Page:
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Digital distribution is all the rage these days. But none of the current players focus on distributing massively multiplayer online games from different game publishers. That’s exactly what PointMMO is doing, we learned in an exclusive interview with the company.

The Berlin and Singapore-based company is unveiling its platform today to make free-to-play MMOs available for users to play in a quick and easy way. The portal uses progressive downloading, which speeds the time it takes to download a playable client to the gamer. When you click on a game, the platform sends the parts of a game that you need to get started and then proceeds to send the rest in the background as you play. It delivers a near-instant game experience, in contrast to most MMOs, which require you to download gigabytes of data before you start.

“We will be a single point where you can come to enjoy a huge variety of games,” said Kay Gruenwoldt, the chief executive of PointMMO, in an interview with GamesBeat. “We see this as an opportunity to cater to the MMO players.”


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Gruenwoldt believes that the site will attract seasoned MMO players who enjoy playing a variety of games and have more experience with the MMO style of play. Those players are likely to be more valuable to game publishers over time, he said. Players can sign up for the closed beta test, which will begin in the coming weeks.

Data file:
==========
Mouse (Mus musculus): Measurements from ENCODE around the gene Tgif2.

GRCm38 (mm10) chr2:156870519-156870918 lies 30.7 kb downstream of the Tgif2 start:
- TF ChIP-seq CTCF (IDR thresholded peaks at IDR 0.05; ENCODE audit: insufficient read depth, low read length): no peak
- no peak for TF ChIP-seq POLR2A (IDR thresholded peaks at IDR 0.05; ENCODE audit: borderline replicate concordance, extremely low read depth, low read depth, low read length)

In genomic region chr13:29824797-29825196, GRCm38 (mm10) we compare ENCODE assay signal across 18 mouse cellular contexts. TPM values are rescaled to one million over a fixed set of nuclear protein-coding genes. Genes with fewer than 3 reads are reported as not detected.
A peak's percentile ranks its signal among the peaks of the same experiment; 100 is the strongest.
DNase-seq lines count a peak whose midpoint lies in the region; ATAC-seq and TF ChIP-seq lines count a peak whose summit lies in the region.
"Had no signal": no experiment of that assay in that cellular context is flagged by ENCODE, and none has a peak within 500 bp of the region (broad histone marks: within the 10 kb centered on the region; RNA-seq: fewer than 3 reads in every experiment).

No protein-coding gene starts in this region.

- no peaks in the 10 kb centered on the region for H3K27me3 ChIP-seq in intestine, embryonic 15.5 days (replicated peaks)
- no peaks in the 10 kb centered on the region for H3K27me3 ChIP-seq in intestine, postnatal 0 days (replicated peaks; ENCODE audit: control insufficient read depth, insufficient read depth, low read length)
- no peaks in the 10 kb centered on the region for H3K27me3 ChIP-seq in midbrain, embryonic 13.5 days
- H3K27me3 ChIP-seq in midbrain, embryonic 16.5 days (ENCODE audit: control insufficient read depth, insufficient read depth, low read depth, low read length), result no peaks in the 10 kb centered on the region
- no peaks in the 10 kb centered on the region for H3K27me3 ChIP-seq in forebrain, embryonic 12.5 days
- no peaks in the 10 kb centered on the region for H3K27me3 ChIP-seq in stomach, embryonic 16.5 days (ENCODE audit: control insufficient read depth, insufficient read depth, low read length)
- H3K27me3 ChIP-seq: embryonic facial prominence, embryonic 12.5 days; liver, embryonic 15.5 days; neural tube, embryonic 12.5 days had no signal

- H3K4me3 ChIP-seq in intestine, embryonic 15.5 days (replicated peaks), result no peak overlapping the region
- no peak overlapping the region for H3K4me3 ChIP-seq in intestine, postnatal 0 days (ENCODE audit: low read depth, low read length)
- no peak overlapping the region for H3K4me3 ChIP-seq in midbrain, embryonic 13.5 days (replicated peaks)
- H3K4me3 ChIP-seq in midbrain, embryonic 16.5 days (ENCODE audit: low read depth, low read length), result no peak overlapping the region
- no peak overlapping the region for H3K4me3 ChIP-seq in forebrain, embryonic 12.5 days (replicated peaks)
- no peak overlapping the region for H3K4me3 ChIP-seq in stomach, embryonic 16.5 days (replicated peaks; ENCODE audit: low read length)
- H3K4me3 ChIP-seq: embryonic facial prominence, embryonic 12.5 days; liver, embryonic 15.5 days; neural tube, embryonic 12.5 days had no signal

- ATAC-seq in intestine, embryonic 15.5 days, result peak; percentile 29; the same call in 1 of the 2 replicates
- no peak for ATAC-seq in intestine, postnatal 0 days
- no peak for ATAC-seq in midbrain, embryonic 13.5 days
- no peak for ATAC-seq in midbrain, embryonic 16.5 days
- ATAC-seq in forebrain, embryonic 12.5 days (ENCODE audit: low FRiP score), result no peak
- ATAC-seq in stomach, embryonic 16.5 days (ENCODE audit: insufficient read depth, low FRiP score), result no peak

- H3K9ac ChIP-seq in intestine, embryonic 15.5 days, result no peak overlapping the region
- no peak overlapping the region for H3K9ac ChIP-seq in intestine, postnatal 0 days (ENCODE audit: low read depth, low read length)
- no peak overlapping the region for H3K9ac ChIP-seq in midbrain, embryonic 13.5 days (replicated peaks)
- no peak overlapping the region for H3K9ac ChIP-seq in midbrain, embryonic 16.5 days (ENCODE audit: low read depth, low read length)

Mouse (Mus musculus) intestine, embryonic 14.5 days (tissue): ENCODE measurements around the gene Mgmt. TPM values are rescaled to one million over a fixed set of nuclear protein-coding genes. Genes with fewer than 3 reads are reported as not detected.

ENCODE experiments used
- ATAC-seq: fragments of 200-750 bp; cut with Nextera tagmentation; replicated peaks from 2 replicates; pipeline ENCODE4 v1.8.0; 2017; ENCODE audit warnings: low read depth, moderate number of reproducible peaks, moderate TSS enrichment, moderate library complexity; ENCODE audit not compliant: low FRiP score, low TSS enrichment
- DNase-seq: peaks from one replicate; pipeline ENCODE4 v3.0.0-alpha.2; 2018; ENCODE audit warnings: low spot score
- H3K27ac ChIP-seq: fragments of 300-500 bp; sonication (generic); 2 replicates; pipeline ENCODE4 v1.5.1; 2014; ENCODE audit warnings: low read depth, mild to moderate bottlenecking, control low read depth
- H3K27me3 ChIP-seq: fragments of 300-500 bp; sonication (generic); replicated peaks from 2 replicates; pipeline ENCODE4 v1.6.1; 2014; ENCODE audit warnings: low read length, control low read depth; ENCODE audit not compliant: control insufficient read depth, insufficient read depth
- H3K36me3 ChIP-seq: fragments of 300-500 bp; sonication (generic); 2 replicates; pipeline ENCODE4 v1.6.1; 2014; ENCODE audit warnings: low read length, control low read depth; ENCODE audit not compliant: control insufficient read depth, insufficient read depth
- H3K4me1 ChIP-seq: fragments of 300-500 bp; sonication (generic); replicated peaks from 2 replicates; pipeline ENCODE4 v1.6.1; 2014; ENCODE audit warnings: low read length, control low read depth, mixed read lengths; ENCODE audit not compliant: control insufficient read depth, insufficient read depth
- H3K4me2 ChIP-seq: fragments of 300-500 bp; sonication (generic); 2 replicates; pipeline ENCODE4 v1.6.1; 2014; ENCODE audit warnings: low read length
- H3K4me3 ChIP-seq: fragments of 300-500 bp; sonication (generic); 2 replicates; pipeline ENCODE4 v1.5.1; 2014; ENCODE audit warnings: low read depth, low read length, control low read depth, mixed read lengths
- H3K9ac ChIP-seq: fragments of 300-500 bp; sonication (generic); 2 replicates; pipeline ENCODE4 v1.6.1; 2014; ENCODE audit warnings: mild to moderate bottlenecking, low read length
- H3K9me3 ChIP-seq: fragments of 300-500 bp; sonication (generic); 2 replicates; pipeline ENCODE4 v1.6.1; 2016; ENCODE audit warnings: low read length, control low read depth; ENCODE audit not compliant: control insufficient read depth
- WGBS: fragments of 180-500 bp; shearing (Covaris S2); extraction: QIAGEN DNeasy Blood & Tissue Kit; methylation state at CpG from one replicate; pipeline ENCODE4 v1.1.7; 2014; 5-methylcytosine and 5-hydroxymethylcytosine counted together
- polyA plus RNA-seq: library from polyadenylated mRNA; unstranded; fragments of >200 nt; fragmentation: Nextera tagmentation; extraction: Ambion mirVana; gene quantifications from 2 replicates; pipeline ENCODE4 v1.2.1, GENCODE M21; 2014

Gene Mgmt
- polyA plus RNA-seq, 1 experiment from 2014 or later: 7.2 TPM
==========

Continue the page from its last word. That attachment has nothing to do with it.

Players register at the site and then PointMMO installs a program that is about 500 megabytes of data on your computer, much like the Unity 3D platform installs a plug-in to enable 3D gameplay. Then you can pretty much progressively download any MMO that is on the site. For players, it will be the fastest way to access and play MMOs, said Gruenwoldt.

Rather than take a 30 percent cut as other platform owners do, PointMMO takes a fee for each player registered. The company has 10 games signed up so far, including launch titles World of Tanks from Wargaming.net and Age of Conan from Funcom. The portal will give developers the ability to self-publish their games and distribute them to a targeted audience.

The company was founded earlier this year and has 25 employees. Rivals include Steam, Electronic Arts’ Origin, and Amazon. Unnamed private investors have poured millions of dollars into the company. Gruenwoldt previously ran Frogster America, the publisher of Runes of Magic, and held positions at Nokia, Crowdpark, and Games Academy Vancouver.


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